How Heavily will Metroid Prime 4 Borrow from this Generation’s First-Person Shooters?

To many, the announcement of Metroid Prime 4 at this year’s E3 came as a massive shock. After going nearly seven years without a proper Metroid game – last year’s unconventional Metroid Prime: Federation Force notwithstanding – the idea that Nintendo would revive their beloved, yet underplayed sci-fi series seemed improbable until two weeks ago.

However, if one analyzes the current state of the Japanese video game market, as well as how Nintendo has historically managed its franchises, Metroid Prime‘s return is not so unexpected. Put simply, the Japanese market has developed something of a soft spot for first-person shooters as of late. Destiny, Bungie’s online-only multiplayer first-person shooter, sold strongly in Japan by the country’s standards. Overwatch, Blizzard’s beloved team-based shooter, got an all-star cast of anime voice actors, and also performed solidly. Even Call of Duty and Battlefield, shooters emblematic of Americans’ love of digital militarism and the bombastic, performed well there last year. By no means has the first-person shooter reached the same level of cultural penetration in Japan as it has in North America – however, it has made enough of a dent in recent years that it would be unwise for even a large company such as Nintendo to ignore its newfound popularity.

Meanwhile, even though Nintendo makes video games that are enjoyed worldwide, the company has been shown to favor creating games that appeal to the interests of its native territory first, even if the game in question is known to sell better abroad. Consider that the last console Metroid game, Metroid: Other M, forwent the series’ typically low-key storytelling in favor of a heavy plot and melodramatic voice acting reminiscent of Japanese anime (to mixed reactions). Or the more recent Hyrule Warriors, which eschewed the Zelda series’ typical exploration-based gameplay in favor of Dynasty Warriors-style action (a series that is as popular in Japan as it is obscure in America), or Pokken Tournament, which fused the easily-accessible Pokemon franchise with the more esoteric, and again, very Japanese Tekken.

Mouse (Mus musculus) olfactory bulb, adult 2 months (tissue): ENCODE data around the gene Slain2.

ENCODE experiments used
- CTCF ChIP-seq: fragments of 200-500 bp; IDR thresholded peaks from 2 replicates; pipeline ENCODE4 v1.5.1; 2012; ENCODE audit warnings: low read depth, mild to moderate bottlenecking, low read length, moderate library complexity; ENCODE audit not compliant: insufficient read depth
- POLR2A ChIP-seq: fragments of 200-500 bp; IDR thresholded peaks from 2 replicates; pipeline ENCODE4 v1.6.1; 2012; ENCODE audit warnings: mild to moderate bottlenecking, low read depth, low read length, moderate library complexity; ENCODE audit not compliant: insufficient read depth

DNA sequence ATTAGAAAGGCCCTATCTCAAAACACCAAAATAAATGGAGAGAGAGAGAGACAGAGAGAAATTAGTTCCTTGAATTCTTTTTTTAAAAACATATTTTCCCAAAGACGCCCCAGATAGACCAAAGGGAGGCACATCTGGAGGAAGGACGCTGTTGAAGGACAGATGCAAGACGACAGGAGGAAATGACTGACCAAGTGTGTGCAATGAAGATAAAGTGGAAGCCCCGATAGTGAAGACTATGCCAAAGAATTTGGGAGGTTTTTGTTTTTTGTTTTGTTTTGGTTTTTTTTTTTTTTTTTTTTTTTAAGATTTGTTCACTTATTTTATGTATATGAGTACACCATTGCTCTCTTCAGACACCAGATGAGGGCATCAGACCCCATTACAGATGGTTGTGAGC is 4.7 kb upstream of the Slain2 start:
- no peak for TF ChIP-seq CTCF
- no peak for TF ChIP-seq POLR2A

Thus, it stands to reason that the long-awaited announcement of Metroid Prime 4 – which is being developed in-house at Nintendo’s headquarters in Kyoto, rather than at Retro Studios, Nintendo’s Austin-based second-party developer – is not just an belated acknowledgement of its fans’ fervor for a new Metroid game, but a response to a Japanese market that finally hungers for first person shooters, after years of apathy.

So what does this mean?


To many people, the Metroid Prime series is great because it doesn’t lean into the exuberance seen in so much of the first-person shooter genre, despite utilizing a first-person viewpoint and featuring plenty of firearms. The first Metroid Prime (2002) dropped players alone into the somber, decaying alien world of Talon IV. Rather than present the player with opportunities to wage destruction on an unblemished environment, Metroid Prime emphasized exploring and mastering an already-ravaged land through platforming, puzzle-solving, and learning about the planet’s history through information logs. What few enemies were in the game were effectively puzzles in of themselves, designed to be taken down slowly and methodically using the full range of protagonist Samus Aran’s arsenal, rather than serve as bullet fodder for a quick, yet passing feeling of satisfaction. Metroid Prime, like its 2D predecessors, was just as much a meditation on loneliness, wonder and growth as it was an action game.

However, the more the Metroid Prime series progressed, the more contemporaneous first-person shooters began to influence its design. Metroid Prime 2: Echoes (2005) featured an almost identical premise and approach to level design as its predecessor, yet it also included a multiplayer mode in which players battled each other for supremacy as multicolored Samuses. With no online functionality and limited customizability, Echoes’ multiplayer attracted few fans; nonetheless, the mode’s inclusion signaled a shift in the series’ previous rejection of its contemporaries’ tropes, and an acknowledgement of the rise in popularity of online multiplayer shooters such as Bungie’s Halo. The next year, Metroid Prime Hunters (2006) for the Nintendo DS further remolded the series, featuring more action-focused environments for Samus to traverse through in the game’s single-player, and an expanded multiplayer suite that included online functionality, voice-chat, and 7 unique playable characters. However, it never found success on the same level as other online multiplayer offerings on the DS, such as Mario Kart or Pokemon.